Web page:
Wernike's Area Named after the German neurologist and psychiatrist Karl Wernike. Also, called the receptive speech area. Resides in the superior portion of the left temporal lobe near the intersection of the parietal, occipital, and temporal lobes -
Wernike's Area (continued) or parieto-occiptiotemporal junction. Critical for language comprehension.
Neuroscience a branch of science that focuses on the anatomy and physiology of the nervous system, described, respectively, as neuroanatomy and neurophysiology.
Human nervous system contains 10 the central nervous system (CNS) (the brain and spinal cord) and the peripheral nervous system, comprising the cranial and spinal nerves, which carry information inward to and outward from the brain and spinal cord
Peripheral nervous system (PNS) The cranial and spinal nerves, which carry information inward to and outward from the brain and spinal cord.
Neuroanatomy the study of the anatomical structures of the nervous system
Neurophysiology the study of how these anatomical structures of the nervous system work together as a complex unit and as separate distinct biological units
Longitudinal fissure a long cerebral crevice (or fissure) that separates the brain into left and right hemispheres
Corpus Callosum a band of fibers that connects the two hemispheres, serving as a conduit for communication between the hemispheres
Occipital lobe the site of visual perception and processing
Connectionist model mental phenomena can be described by interconnected networks of simple and often uniform units; models that attempt to represent the computational architecture of the brain as it processes various types of information, particularly that which is specific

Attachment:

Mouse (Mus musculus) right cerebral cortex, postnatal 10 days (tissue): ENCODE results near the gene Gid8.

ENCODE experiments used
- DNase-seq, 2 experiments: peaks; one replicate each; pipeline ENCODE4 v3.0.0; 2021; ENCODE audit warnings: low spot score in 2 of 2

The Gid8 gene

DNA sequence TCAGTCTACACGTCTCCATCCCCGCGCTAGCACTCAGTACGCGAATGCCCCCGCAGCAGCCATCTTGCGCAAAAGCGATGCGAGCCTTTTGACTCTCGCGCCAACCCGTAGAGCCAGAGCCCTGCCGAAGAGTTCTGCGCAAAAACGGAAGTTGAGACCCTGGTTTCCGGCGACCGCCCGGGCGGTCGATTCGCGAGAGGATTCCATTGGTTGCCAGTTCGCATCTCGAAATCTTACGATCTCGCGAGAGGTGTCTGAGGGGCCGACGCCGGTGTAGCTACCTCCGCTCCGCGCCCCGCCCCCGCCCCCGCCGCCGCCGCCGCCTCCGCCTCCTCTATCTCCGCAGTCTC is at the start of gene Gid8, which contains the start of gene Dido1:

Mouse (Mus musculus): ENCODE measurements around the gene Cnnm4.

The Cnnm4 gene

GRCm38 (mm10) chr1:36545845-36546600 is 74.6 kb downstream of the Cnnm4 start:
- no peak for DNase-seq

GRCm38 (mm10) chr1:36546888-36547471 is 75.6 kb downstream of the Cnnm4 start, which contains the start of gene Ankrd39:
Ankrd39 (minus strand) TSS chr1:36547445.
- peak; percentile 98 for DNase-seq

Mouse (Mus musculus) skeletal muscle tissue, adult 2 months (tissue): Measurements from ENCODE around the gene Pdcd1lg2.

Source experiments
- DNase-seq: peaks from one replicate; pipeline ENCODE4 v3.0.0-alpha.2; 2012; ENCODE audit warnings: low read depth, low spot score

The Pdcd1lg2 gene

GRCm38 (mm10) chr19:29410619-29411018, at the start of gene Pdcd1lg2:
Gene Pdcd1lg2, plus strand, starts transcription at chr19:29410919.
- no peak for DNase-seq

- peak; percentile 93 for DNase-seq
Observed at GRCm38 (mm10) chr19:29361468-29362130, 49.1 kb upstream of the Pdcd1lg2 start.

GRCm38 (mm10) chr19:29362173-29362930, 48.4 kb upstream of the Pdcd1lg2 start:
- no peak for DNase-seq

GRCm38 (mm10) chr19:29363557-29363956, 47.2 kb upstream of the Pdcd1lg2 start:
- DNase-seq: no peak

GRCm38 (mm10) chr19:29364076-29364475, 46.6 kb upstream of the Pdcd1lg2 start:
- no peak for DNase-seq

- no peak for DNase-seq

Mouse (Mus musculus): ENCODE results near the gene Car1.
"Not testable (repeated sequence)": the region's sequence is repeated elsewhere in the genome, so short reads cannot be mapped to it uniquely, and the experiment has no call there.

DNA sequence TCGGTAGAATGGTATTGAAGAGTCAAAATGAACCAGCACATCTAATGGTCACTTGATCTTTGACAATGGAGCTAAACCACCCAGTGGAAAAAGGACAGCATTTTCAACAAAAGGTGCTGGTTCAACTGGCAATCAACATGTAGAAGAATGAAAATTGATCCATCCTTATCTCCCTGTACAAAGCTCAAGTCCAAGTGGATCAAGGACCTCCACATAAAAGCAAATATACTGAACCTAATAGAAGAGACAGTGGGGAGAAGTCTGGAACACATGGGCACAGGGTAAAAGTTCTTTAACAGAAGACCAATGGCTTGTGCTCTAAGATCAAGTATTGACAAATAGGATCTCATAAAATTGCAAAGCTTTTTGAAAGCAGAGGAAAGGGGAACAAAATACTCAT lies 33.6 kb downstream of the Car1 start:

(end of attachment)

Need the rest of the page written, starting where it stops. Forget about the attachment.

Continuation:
Connectionist model (continued) to higher order cognition, such as reasoning and problem solving. According to such models, information processing within the brain involves a network of distributed processors that interact with one another by means excitatory and inhibitory connections
Current brain research results suggest that most higher level cognitive functions, including that of language, involve numerous brain areas in their execution
Inflection point The point in vocabulary spurt that differentiates between the slow and the rapid stages of vocabulary development
Experiece - expectant brain plasticity changes in the brain structure that occur as a result of normal experiences.
Experience-dependent brain plasticity Brain modification that results from highly specific types of experiences
Semantics Three Main Findings 1. Semantic knowledge is a distributed modality 2. Semantic knowledge is left lateralized 3. Some aspects of semantic knowledge improve right-hemisphere processing
Phonetic module According to some experts, a specialized processor that is designed specifically for processing the phonetic segments of speech
Willful attention
Created by: ryanriggs_90